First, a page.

Over the past year, research conducted at RIT has produced cutting-edge results, including one of the first studies on child abuse in the deaf community, a report on the use of social networks to spread computer viruses and the creation of novel 3-D interfaces. And, undergraduate students were the brains behind all of them.
According to Ryne Raffaele, RIT vice president for research and associate provost, undergraduate research is an important component of the university’s educational and scholarship mission, and work being conducted by students mimics the increasingly diverse and relevant research portfolio. The breadth and depth of these efforts across RIT’s 9 colleges and institutes will be celebrated at the 21st annual Summer Undergraduate Research Symposium on Aug. 10.
The daylong event will include presentations, posters and exhibits featuring research and creativity in disciplines such as engineering, science, computing, psychology, history, photography and fine art. Participants will work with faculty and staff mentors to review their results and prepare their symposium contributions. The event is designed to model an academic conference or art exhibit and seeks to give students a better understanding of how to prepare and present research findings, business plans and artistic works.
“The Summer Undergraduate Research Symposium is often the first opportunity students have to present their research in public, in the process learning how to weave very technical details into a compelling and comprehensive narrative,” notes Scott Franklin, professor of physics and chair of the symposium’s program committee. “In addition to gaining valuable communication skills, students find this ‘sense-making’ step can often cement their knowledge of the research itself.”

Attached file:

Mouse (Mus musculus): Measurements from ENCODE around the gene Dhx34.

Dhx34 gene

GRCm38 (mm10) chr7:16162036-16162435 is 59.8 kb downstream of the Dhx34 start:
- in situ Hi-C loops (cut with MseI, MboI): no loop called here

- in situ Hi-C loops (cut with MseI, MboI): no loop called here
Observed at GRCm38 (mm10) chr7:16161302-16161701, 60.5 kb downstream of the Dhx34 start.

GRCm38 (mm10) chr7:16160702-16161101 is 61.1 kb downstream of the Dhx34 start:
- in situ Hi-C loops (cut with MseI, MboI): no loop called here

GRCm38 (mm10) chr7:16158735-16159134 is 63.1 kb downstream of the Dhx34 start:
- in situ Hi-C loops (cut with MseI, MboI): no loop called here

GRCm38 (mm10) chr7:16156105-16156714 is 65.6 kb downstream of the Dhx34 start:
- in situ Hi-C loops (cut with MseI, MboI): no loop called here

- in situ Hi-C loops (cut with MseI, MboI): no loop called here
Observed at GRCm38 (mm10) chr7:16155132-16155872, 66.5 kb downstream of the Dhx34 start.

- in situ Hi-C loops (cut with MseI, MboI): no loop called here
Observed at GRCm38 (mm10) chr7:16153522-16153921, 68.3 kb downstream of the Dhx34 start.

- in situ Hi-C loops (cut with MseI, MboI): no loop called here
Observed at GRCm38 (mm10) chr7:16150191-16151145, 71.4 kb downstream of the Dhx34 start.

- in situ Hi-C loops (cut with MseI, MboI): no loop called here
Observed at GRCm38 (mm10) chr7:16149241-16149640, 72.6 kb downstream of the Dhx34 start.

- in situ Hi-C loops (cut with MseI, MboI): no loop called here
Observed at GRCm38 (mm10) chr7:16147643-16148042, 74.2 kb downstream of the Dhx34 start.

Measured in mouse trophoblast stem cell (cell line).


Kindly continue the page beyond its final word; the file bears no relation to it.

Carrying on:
Cory Ilo, a third-year computer engineering major, participated in the 2011 symposium. He discussed his research in mobile 3-D interfaces that he conducted as part of a student team mentored by computer science professors Hans Peter Bishoff and Reynold Bailey. The software program allows for easier manipulation of 3-D images, similar to those depicted in movies such as Minority Report, that could ultimately be used to assist doctors in conducting remote surgeries or used by directors to create 3-D films.
“The project not only involved significant programming work but also mathematical modeling of various human gestures and research into how people perceive computer generated images,” says Ilo, who conducted the work through a Research Experience for Undergraduates grant from the National Science Foundation.
Franklin says this is just one example of the unique experiences undergraduate researchers receive on campus, and he hopes the summer symposium continues to serve as a means for highlighting the tremendous accomplishments of student researchers and their faculty mentors.
“RIT has long recognized the pedagogical value of hands-on undergraduate research,” Franklin adds. “There are more opportunities than ever for students at RIT to take leading roles in the frontiers of their chosen disciplines, whether that be laboratory or clinical research, expression of artistic creativity or other innovative works.”
For more information, go to www.rit.edu/research/symposium.